Well Dukes

S2 Ep. 9 Mentorship through Exercise

January 26, 2022 JMU UREC Health Promotion, Tim Howley Season 2 Episode 9
S2 Ep. 9 Mentorship through Exercise
Well Dukes
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Well Dukes
S2 Ep. 9 Mentorship through Exercise
Jan 26, 2022 Season 2 Episode 9
JMU UREC Health Promotion, Tim Howley

Tim Howley joins the podcast to discuss the solution to your New Year's Resolution, the Mentorship through Exercise program! Tune in to hear how to find an effective stress outlet through regular physical activity while networking with the faculty and staff members of JMU. Mentorship has been shown to effectively connect students to faculty on their campus  brings in a way that has the potential to increase the students’ sense of belonging to the campus community. Rebecca Lebedun also joins us to share why she is taking part of this program as a mentor.

Mentorship through Exercise - click here!

Follow us on Social Media! @jmuurec
Be Well, Dukes!

Show Notes Transcript

Tim Howley joins the podcast to discuss the solution to your New Year's Resolution, the Mentorship through Exercise program! Tune in to hear how to find an effective stress outlet through regular physical activity while networking with the faculty and staff members of JMU. Mentorship has been shown to effectively connect students to faculty on their campus  brings in a way that has the potential to increase the students’ sense of belonging to the campus community. Rebecca Lebedun also joins us to share why she is taking part of this program as a mentor.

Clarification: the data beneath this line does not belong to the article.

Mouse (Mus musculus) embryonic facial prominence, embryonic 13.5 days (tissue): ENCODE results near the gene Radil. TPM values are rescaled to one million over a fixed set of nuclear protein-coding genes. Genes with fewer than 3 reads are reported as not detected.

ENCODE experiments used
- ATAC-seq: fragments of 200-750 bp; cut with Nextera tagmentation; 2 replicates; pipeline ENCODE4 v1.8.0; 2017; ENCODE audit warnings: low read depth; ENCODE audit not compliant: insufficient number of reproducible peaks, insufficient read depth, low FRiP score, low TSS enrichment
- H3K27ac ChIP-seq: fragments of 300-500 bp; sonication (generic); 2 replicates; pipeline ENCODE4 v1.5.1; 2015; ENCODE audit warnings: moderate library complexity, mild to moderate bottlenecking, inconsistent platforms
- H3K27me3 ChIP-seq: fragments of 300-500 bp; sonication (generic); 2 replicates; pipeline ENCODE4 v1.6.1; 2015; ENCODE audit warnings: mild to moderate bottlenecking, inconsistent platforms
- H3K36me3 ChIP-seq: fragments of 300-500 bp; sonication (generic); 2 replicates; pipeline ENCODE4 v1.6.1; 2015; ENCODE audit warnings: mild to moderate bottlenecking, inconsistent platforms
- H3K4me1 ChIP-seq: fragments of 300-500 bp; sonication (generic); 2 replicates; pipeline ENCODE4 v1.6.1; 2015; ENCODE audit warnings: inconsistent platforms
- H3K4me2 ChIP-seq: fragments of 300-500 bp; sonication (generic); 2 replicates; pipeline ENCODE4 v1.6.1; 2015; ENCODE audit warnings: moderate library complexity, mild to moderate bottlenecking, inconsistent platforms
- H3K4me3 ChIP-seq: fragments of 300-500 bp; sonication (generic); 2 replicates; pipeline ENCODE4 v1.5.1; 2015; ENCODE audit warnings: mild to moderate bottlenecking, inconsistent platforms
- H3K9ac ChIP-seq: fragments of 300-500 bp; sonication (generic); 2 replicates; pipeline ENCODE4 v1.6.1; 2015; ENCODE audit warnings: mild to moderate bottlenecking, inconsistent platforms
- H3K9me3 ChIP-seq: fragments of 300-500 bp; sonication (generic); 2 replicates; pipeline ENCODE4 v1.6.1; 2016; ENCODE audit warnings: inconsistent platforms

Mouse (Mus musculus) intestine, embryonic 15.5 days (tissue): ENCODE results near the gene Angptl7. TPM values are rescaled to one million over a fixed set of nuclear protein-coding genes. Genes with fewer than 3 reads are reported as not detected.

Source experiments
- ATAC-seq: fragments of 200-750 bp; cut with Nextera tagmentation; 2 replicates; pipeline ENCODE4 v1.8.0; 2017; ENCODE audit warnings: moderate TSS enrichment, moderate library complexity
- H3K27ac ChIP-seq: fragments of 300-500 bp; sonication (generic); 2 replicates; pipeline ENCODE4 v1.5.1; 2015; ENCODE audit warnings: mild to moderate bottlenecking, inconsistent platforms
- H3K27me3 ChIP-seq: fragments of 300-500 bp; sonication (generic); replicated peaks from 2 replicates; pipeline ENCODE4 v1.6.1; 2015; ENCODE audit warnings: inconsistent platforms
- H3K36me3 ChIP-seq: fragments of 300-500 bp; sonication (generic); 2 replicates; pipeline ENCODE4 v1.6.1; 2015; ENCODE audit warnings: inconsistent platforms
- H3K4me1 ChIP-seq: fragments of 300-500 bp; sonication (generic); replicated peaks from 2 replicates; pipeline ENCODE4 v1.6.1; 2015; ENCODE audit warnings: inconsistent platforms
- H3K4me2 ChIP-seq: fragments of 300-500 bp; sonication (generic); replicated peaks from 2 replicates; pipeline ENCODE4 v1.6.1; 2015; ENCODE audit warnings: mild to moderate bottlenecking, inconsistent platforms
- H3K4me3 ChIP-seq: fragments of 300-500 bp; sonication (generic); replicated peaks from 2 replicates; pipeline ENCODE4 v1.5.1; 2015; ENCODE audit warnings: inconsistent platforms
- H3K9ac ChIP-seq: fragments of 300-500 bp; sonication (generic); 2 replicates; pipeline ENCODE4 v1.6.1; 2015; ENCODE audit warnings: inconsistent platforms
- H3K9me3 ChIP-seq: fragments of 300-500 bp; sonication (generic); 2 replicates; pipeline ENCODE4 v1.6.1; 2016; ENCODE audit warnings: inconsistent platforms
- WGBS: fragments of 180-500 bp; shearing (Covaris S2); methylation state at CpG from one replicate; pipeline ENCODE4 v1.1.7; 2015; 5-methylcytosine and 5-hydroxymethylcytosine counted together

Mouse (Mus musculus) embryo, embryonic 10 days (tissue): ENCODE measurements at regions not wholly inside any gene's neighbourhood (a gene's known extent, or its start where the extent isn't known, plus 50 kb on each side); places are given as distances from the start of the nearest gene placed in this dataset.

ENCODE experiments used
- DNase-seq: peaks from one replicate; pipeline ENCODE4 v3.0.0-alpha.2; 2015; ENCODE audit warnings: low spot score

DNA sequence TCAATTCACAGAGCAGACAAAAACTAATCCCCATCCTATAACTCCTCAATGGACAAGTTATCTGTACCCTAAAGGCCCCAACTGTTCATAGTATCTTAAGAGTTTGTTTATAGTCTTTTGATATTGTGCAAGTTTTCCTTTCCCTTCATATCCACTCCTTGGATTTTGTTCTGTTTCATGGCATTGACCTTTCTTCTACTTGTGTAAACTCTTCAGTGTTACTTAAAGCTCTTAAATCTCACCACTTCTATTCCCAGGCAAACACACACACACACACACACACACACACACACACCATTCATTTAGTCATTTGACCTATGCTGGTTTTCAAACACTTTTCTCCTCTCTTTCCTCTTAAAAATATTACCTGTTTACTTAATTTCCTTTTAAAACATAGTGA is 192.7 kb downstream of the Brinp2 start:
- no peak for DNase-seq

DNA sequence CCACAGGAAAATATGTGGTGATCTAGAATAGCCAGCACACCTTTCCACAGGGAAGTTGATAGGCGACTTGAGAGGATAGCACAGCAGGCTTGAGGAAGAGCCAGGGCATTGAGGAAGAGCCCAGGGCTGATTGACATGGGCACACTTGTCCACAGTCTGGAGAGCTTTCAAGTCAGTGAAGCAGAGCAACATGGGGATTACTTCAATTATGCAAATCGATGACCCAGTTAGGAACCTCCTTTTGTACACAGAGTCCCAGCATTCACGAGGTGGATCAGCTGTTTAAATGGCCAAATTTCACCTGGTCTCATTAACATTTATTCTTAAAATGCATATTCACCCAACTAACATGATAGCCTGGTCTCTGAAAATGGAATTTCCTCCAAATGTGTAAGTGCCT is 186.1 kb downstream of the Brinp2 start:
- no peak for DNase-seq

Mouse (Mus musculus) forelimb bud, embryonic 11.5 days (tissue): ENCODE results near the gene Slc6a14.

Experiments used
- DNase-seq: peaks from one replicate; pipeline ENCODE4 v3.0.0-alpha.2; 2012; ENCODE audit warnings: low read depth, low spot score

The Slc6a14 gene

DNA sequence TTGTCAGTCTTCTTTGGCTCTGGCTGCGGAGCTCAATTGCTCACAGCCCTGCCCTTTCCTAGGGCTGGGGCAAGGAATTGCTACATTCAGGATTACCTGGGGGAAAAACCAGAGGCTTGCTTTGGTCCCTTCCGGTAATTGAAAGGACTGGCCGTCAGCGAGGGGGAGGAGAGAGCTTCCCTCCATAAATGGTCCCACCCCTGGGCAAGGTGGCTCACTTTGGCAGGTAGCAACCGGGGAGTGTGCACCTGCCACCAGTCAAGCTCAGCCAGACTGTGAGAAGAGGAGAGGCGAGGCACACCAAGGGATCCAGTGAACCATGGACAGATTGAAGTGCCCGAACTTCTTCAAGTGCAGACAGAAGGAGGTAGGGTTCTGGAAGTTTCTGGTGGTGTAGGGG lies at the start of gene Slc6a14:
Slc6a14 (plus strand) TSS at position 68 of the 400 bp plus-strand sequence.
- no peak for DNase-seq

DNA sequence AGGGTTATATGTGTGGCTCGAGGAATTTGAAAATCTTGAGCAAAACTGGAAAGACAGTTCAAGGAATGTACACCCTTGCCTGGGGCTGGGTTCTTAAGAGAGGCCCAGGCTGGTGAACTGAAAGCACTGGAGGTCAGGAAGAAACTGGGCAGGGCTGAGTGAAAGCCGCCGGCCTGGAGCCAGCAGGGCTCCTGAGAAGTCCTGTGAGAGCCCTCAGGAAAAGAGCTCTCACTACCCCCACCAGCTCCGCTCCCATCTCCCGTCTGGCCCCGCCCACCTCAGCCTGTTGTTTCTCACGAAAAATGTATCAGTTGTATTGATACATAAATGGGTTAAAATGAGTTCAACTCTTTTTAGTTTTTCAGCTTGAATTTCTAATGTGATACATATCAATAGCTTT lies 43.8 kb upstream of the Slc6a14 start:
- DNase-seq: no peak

Mentorship through Exercise - click here!

Follow us on Social Media! @jmuurec
Be Well, Dukes!

MG: Welcome to the Well Dukes podcast. This is your host Mary Grace, I use she/her pronouns and I am a graduate student for health promotion here at UREC. Our topic today is exercise as medicine and learning a little bit more about the exercise mentorship program that we are relaunching this semester. And this is a pretty new concept to me so I have one of our health sciences faculty members here to give a little bit more detail. And I'll let him introduce himself.

Tim: Right. Thank you Mary Grace. Thanks for having me. My name is Tim Howly, and I am a lecturer in the Department of Health Sciences. I use he/him/his pronouns, and I am a double Duke.

So I graduated from JMU back in 2004 with my BS in Kinesiology and in 2005 with my Master of Arts in Teaching, and I'm currently studying for my doctorate at the UNC Greensboro, and that doctorate is a Doctorate of education in kinesiology.

MG:  I have heard that you're kind of a legend around here, you used to be one of the REACH peer mentors when you were here back in the day, is that right? 

Tim: Oh, I didn't realize you did some research but yes, yes, the Office of Health Promotion was a big part of my undergraduate career, and I was in the peer education group. It was known as REACH at the time. I was a student coordinator my senior year and, and then I was a graduate assistant there as well, and worked on things like Potty Mouth, and lots of, lots of things. I worked for five years when health promotion was with the Health Center, and I advised groups like REACH and CARE and that's where I met my wife, so, I have a very special place in my heart for all things, health promotion.